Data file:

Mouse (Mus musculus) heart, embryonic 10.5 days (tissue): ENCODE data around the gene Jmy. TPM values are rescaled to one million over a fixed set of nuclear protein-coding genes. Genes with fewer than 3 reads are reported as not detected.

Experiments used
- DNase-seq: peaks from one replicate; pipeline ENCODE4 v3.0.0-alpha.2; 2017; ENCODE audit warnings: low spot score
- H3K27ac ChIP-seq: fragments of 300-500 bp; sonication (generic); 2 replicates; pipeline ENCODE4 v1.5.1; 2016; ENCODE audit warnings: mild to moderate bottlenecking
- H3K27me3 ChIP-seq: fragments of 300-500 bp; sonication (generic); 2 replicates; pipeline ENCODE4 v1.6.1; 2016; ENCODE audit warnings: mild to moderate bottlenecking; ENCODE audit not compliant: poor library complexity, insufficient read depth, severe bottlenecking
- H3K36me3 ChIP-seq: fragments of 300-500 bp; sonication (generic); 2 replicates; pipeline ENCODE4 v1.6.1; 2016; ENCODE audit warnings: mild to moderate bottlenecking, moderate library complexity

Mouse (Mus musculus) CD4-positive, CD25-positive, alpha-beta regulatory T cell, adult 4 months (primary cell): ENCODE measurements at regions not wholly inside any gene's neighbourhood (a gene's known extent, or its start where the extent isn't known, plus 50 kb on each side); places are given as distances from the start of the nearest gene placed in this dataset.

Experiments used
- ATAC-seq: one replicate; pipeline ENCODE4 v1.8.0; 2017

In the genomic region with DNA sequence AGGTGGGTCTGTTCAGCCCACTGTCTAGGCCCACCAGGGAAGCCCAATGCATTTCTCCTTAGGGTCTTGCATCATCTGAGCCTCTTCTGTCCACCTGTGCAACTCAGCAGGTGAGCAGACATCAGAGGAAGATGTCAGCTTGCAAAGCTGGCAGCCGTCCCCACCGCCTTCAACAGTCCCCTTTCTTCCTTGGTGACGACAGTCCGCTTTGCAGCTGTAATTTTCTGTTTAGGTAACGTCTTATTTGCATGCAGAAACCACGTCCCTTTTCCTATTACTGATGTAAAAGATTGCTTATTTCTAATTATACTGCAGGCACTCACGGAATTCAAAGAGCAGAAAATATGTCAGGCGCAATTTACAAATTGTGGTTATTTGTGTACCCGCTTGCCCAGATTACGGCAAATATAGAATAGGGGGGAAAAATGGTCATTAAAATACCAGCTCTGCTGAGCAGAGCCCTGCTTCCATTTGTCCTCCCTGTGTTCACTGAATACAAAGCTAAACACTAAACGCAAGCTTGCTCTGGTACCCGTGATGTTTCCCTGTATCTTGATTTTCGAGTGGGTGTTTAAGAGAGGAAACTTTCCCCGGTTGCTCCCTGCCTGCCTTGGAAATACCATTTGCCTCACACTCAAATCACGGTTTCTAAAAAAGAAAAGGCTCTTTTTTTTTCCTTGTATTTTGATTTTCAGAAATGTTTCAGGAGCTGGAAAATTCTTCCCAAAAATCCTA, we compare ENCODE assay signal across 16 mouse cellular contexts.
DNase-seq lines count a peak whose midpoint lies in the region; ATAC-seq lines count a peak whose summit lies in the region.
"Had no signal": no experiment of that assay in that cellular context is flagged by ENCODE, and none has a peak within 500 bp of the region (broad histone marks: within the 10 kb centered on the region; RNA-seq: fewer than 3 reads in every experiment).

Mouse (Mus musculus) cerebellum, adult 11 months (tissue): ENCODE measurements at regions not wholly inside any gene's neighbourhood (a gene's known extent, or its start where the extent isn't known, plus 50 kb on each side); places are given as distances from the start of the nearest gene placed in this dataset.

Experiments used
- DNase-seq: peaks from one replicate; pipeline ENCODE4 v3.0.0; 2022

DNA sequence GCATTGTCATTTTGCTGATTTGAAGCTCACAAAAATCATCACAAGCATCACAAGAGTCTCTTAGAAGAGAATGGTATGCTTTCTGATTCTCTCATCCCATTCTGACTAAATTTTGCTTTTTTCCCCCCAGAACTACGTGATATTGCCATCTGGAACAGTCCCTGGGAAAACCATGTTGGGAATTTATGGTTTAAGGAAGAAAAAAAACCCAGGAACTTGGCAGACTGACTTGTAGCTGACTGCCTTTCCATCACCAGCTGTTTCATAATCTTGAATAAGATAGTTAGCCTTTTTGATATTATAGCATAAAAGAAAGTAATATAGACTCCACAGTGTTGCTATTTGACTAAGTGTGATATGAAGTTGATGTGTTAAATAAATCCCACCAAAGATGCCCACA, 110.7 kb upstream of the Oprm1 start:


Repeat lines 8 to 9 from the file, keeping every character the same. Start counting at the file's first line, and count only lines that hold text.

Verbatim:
Experiments used
- ATAC-seq: one replicate; pipeline ENCODE4 v1.8.0; 2017